Dr. Donald Abrams

Is a cancer and integrative medicine specialist at the UCSF Osher center. He’s also the chief of Hemotology and Oncology at San Francisco General Hospital. I came across him while cruising around on the CATO Institute website. I listened to a 10 minute podcast from last year he was featured in. He’s into combining Western and Eastern medicine. The Eastern part includes the use of botanicals, of course. If you’d care to listen for yourself:

Abrams on CATO

I find it interesting that the doctor and I agree on a few items related to cannabis compound pharmacology. He also gave me a little something to think about on the subject.

In the interview he mentions a synthetic cannabinoid receptor antagonist that was studied in the hopes it would curb appetite. I’ll be darned if it didn’t do just that! Bummer about the side effects though; depression, suicidal thoughts…

This is where our thinking aligns. The plant has been used for thousands of years as a whole botanical. To attempt to yank out and synthesize a single compound for medicinal use is not going to work out as one might expect. The molecules within the plant work in harmony, in concert with one another. As yet we don’t really understand these relationships (though we know cannabidiol inhibits THC’s psychoactive effect) but the research time and again tends to prove this out.

He talks of how patients medicating with synthetic THC are far more “sedated and immobile” than the patients utilizing the whole plant. His 10 minute talk briefly touches on 1\2 a dozen (+\-) of my previous posts.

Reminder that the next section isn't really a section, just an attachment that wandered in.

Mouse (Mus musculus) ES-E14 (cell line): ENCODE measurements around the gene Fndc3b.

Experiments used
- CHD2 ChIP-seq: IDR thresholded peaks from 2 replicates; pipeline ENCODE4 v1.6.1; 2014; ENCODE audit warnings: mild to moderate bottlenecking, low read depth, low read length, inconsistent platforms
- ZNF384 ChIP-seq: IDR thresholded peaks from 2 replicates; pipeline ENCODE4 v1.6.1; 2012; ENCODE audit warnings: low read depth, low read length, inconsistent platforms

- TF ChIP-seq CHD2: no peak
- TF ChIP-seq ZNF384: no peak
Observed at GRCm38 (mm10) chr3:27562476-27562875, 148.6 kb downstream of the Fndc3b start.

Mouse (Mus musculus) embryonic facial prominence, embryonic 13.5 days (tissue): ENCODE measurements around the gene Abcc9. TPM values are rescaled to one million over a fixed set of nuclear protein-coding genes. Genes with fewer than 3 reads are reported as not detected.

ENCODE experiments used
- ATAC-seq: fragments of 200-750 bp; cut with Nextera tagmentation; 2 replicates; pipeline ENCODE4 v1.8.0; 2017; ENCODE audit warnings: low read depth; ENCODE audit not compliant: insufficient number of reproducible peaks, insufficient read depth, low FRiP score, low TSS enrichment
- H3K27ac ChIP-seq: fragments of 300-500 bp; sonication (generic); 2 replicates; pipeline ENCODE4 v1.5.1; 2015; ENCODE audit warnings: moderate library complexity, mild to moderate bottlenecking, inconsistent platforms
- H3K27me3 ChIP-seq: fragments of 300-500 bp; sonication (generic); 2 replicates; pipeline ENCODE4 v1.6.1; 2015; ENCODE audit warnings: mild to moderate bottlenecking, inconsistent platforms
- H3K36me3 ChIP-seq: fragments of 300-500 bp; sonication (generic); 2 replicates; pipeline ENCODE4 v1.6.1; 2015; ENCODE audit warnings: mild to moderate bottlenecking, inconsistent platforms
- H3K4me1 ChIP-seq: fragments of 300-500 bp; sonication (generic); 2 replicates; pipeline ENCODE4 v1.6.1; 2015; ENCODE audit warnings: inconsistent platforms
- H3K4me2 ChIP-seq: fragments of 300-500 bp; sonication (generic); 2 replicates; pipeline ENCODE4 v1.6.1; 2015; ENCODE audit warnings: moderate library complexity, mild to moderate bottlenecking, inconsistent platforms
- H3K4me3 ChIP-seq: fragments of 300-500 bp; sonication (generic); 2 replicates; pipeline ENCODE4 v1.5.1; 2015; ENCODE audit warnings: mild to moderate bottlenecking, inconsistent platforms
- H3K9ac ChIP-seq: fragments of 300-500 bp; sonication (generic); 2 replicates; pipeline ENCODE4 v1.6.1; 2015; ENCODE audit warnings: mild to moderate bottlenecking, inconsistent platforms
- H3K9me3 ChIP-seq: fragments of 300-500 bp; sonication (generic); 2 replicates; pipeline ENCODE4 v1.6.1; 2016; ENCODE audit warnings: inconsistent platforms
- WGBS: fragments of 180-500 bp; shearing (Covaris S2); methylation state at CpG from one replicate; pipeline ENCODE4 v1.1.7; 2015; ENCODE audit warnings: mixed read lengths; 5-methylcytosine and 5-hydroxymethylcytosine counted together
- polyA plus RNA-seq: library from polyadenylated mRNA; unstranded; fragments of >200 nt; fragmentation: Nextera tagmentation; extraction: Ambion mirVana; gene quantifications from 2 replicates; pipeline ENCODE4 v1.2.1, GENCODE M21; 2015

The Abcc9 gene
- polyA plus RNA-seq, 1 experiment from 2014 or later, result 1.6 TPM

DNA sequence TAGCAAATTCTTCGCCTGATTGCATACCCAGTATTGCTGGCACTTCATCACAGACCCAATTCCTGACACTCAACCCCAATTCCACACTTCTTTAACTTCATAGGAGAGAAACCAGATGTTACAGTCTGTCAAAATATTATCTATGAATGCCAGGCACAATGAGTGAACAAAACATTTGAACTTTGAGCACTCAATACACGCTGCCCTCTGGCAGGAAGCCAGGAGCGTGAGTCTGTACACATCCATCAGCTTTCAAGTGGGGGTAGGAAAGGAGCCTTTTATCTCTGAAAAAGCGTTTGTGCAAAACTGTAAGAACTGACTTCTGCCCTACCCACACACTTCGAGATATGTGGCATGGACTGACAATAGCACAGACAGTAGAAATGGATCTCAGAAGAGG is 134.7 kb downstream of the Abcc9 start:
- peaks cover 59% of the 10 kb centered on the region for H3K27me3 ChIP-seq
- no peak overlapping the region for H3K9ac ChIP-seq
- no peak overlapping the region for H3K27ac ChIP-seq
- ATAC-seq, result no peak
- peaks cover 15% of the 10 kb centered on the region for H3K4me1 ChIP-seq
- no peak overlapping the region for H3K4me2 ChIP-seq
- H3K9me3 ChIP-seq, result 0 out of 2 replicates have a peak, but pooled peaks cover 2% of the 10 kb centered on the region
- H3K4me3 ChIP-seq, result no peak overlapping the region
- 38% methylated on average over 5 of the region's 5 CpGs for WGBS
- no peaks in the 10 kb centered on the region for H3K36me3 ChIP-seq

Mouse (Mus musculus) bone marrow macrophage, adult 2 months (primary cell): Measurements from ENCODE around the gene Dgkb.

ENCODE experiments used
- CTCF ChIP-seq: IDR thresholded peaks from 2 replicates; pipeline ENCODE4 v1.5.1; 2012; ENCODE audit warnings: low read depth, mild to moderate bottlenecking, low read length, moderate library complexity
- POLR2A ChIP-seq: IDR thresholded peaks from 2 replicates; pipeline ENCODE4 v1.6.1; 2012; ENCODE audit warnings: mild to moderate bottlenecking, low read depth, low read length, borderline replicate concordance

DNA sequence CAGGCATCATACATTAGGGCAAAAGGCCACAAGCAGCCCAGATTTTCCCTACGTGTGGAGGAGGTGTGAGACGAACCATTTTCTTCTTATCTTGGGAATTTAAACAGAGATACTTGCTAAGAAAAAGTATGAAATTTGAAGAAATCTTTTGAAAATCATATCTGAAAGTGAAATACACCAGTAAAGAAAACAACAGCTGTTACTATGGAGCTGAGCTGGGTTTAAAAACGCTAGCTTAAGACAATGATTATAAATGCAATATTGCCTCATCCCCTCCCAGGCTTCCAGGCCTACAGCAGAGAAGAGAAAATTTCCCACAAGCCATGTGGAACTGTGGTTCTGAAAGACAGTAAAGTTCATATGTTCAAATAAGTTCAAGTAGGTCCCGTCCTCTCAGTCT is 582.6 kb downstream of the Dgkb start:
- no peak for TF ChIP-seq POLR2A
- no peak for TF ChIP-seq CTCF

One thing he speaks to that I hadn’t really considered… well, it might have been niggling in the back of my mind, but he, sort of, clarified my vague thoughts.

Let’s say various compounds are extracted, combined, whatever, and licensed for prescriptive sales. This might sound like good news on the face of it. “Yay! See I told you cannabis had a medicinal use!” But then again; So the medicine would become a schedule II (some, schedule) drug to be prescribed by a doctor. That doesn’t do squat for the legality of the whole plant. The whole plant, that in some folks opinion is far more effective than anything (in that category) “manufactured” to date.

Hopefully he was a bit tongue in cheek when he was talking about some research he was doing with oyster mushrooms. The hope was they might lower cholesterol. Because he was studying it as a drug and capping it he had to submit an Inventive New Drug Application.  If the researched panned out and his capped shrooms became a prescribed treatment would oyster mushrooms become restricted?

Give the cat a listen when you’ve got a spare few minutes. If you look around the CATO site there’s some other good stuff there too.


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